Posts tagged ‘franco moschino’

April 6, 2011

The Fashion Vampiress claims yet another victim: Christophe Decarnin at Balmain

Franco Moschino had a term for the havoc the  business of fashion can wreak on the  creative soul.

He called the entire industry the fashion vampiress. “Not only did his clothes question what became known as the fashion system – the ludicrous cost, ubiquitous ‘styling’, and 15-minute relevance – but his very advertising underscored his anarchic scepticism. Flicking through glossy magazines your eye would suddenly be arrested by Moschino’s black humour. A full-page advertisement depicted a vampire admonishing you, ‘Stop The Fashion System,” read in part his obituary in 1994 in The Independent.

The 15 minute relevance was Moschino’s way of describing the pressure that designers feel to produce something new and relevant every 6 months in a new collection. It is   this intense pressure, which has surely heightened since the 80’s when giant conglomerates had not yet begun to dabble in the fashion business,  that is the now  at the center of the recent infamous dismissal of John Galliano from Dior and perhaps also yesterday of Christophe Decarnin  at Balmain. Writing in The International Herald Tribune, Suzy Menkes, its chief fashion critic, noted recently

“While the vile statements seen coming from Mr. Galliano’s drunken lips on the Internet video deserved the nearly-universal condemnation they were receiving, there is pathos in the vision of one of the world’s most famous — and best paid — designers alone, clutching a glass in a bar. The pressure from fast fashion and from the instant Internet age to create new things constantly has worn down other famous names. Marc Jacobs, design director of Louis Vuitton, ended a wild streak in rehab. Calvin Klein famously rambled across a sports pitch and admitted to substance abuse. And the late Yves Saint Laurent spent a lifetime fighting his demons.”

Mr. Decarnin, who in a very short time established the once irrelevant Balmain into one of the world’s most coveted labels, seems to be the vampiress’ latest high profile victim. Cathy Horyn writes today in The New York Times that:

“Despite, or perhaps because of, a phenomenal run at Balmain, where he made ripped jeans and $5,000 motorcycle jackets seem the coolest thing since, well, Bardot and Brando, Mr. Decarnin hit some kind of personal impasse and lost control of the label.”

Surely, the entire story for Mr. Galliano and Mr. Decarnin (or Mr. McQueen for that matter) has yet to emerge. But it sure does look as if the fashion vampiress is on a feeding frenzy. Stay tuned.

Related Post: “J’adore Dior?”

April 22, 2008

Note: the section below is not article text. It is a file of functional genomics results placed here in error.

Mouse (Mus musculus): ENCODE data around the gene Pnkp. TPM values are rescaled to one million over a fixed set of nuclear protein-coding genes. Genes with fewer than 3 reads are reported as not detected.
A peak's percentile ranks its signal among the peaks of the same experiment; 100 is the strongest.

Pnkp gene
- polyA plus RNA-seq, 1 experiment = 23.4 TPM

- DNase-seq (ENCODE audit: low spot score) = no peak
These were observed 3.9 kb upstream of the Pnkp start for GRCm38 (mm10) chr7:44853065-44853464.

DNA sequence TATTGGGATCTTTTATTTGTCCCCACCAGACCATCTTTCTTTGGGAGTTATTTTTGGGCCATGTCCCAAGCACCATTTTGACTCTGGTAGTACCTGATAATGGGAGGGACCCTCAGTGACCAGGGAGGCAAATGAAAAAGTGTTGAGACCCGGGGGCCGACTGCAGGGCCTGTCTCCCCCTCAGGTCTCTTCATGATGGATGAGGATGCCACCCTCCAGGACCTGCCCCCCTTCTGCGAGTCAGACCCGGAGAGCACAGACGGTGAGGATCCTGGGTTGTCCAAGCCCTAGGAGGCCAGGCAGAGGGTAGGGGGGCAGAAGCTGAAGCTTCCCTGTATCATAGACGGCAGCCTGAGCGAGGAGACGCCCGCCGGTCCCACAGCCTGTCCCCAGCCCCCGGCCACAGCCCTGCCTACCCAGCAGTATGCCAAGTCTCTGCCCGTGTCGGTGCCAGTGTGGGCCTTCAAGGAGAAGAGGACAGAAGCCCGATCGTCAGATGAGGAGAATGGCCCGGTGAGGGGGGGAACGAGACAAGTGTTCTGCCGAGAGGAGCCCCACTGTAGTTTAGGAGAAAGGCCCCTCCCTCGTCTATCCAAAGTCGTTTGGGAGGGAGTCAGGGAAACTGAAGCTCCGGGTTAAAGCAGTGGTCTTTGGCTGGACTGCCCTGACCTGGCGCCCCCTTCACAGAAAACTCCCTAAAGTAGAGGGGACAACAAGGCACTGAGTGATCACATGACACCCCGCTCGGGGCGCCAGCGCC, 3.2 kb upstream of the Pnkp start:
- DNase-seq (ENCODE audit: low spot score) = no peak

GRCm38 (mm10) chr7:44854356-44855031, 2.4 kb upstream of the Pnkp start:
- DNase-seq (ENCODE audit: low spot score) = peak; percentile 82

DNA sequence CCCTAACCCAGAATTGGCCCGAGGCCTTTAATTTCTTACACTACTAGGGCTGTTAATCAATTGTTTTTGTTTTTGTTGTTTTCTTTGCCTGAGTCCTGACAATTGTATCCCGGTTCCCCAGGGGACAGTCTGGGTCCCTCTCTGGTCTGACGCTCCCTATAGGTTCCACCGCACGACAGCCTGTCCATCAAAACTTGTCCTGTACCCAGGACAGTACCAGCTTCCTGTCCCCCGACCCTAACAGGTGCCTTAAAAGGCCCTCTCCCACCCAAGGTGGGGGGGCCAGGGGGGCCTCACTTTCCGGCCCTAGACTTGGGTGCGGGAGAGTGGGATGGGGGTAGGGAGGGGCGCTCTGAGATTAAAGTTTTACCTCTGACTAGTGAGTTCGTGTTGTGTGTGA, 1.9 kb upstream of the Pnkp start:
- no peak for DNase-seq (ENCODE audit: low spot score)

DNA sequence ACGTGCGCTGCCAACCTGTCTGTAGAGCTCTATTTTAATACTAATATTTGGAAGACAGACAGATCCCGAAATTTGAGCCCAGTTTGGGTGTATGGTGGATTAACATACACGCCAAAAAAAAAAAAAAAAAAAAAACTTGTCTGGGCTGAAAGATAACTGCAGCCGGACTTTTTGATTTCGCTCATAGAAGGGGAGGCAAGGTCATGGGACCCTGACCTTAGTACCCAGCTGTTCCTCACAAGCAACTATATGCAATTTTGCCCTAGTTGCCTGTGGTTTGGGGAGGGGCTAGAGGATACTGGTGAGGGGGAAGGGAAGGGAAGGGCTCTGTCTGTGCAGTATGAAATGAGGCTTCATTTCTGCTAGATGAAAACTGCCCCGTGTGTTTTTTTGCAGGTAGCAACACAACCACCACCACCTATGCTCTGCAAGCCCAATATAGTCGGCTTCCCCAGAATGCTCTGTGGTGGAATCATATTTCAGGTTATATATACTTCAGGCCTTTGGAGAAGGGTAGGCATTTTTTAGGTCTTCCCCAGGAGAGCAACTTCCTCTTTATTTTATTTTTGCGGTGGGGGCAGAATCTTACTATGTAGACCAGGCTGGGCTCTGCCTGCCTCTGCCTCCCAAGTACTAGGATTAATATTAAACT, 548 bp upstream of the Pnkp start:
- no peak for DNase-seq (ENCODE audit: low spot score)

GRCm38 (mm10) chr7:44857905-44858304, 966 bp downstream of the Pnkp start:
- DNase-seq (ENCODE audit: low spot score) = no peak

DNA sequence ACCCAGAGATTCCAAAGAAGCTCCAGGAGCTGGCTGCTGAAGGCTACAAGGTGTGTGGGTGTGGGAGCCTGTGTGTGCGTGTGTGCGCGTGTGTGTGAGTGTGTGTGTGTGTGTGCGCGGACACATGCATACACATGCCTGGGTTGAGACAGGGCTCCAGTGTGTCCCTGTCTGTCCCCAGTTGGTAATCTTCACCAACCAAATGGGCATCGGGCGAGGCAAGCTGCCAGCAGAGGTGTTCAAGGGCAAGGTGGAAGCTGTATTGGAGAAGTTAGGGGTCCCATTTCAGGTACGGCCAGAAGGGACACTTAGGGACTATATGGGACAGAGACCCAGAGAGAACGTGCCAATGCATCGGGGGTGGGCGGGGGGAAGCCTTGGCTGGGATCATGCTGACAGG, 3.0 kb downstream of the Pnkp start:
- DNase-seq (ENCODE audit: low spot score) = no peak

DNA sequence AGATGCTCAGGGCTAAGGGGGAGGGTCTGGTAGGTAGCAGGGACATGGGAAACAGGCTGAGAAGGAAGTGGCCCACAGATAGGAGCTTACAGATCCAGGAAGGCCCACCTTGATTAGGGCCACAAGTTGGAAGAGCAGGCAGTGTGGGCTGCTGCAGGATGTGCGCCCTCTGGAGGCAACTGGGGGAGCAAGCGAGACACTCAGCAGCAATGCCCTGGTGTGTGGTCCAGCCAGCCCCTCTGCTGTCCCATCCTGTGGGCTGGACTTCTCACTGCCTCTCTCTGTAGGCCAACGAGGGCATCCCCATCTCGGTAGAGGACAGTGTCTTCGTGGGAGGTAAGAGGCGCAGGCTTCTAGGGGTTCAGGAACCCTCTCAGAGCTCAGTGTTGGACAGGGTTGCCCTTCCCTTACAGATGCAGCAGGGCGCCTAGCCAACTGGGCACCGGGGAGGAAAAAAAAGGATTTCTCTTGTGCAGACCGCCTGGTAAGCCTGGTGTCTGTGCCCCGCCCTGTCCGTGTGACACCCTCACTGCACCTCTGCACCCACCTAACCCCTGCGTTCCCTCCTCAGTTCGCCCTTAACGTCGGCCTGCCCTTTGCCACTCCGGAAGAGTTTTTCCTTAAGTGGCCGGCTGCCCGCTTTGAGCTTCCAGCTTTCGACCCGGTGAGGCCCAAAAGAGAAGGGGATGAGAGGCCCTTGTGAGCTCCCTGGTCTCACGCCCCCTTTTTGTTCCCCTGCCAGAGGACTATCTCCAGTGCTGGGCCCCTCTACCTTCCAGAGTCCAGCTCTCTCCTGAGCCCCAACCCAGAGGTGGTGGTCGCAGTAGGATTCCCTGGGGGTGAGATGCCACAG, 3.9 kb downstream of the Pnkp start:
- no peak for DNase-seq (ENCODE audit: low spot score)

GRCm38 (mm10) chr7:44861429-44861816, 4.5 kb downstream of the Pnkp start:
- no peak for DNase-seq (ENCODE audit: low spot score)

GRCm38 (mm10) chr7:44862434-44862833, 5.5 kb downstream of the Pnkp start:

Polygamist Chic

I owe John Galliano an apology.

I’ve never really been one that cared much for the theatrics of fashion. I’m far more impressed by the actual garments and their construction, fit and wearability. Many of the fashion shows in New York, London, Milan and Paris are not presentations of visionary design but bi-annual excercizes in egotistical masturbation for coked up designers, models, fashion editors and assorted courtesans.

Gosh Tom, you say, doesn’t that sound fun?

Apparently, not anymore to Donatella Versace who, having recently kicked her decade/s long habit with blow, produced the most extraordinary spring couture show in recent memory.

One of my absolute favorite designers, the late Franco Moschino, used to call the whole idea of runway presentations “the fashion vampiress” because it really does suck the blood out of real creativity when you have to present a collection regardless of whether you have anything worthwhile to present.

Today, a client sent me an AP article on the polygamist wives and it brought to mind two of my least favorite designers, John Galliano and Marc Jacobs. (Yes, I am a fashion heretic.)

I’ve never really cared for Galliano’s vision of how women should dress and all the theatrics he engages in on his runway for Dior have never been able to distract me from that point . (As Leann Womak once sang, “I just hate her, I’ll think of a reason later.”)

I can be much more direct about my dislike for Marc Jacobs. Copying other people’s work (sure, you can call it paying homage, if you want to look the other way) and putting your label on it year after year, collection after collection is not my idea of genius. Oh, that reminds me to CC Tory Burch on this.

So, enter the polygamist wives, who are apparently taking their fashion cues from Ann B. Davis’ character Alice on “The Brady Bunch.” Some of us fashion buzzards are  wondering how influential their look might become, given that “inspiration” in fashion is serendipitous.

Alluding to Mr. Jacobs’ penchant for “homage,” Susan Cernek, the fashion editor of glam.com wrote that the womens’  look “sounds like a good Holloween costume…or Marc Jacobs Spring ‘09.”

Well, I’ve got news for Ms. Cernek. John Galliano beat him to the punch(line) in his Dior Spring ‘07 collection. It was a collection so dreary, one wonders whether he was way ahead of the rest of us by researching fundamentalist Mormon sects. Maybe, just maybe, I’m wrong about him and the man is a visionary and a psychic!

Read the AP story on cnn.com which does a good job of explaining some of the sociopolitical aspects of these womens’ appearance and a review I wrote of the Dior exhibit when it appeared at The Chicago History Museum.

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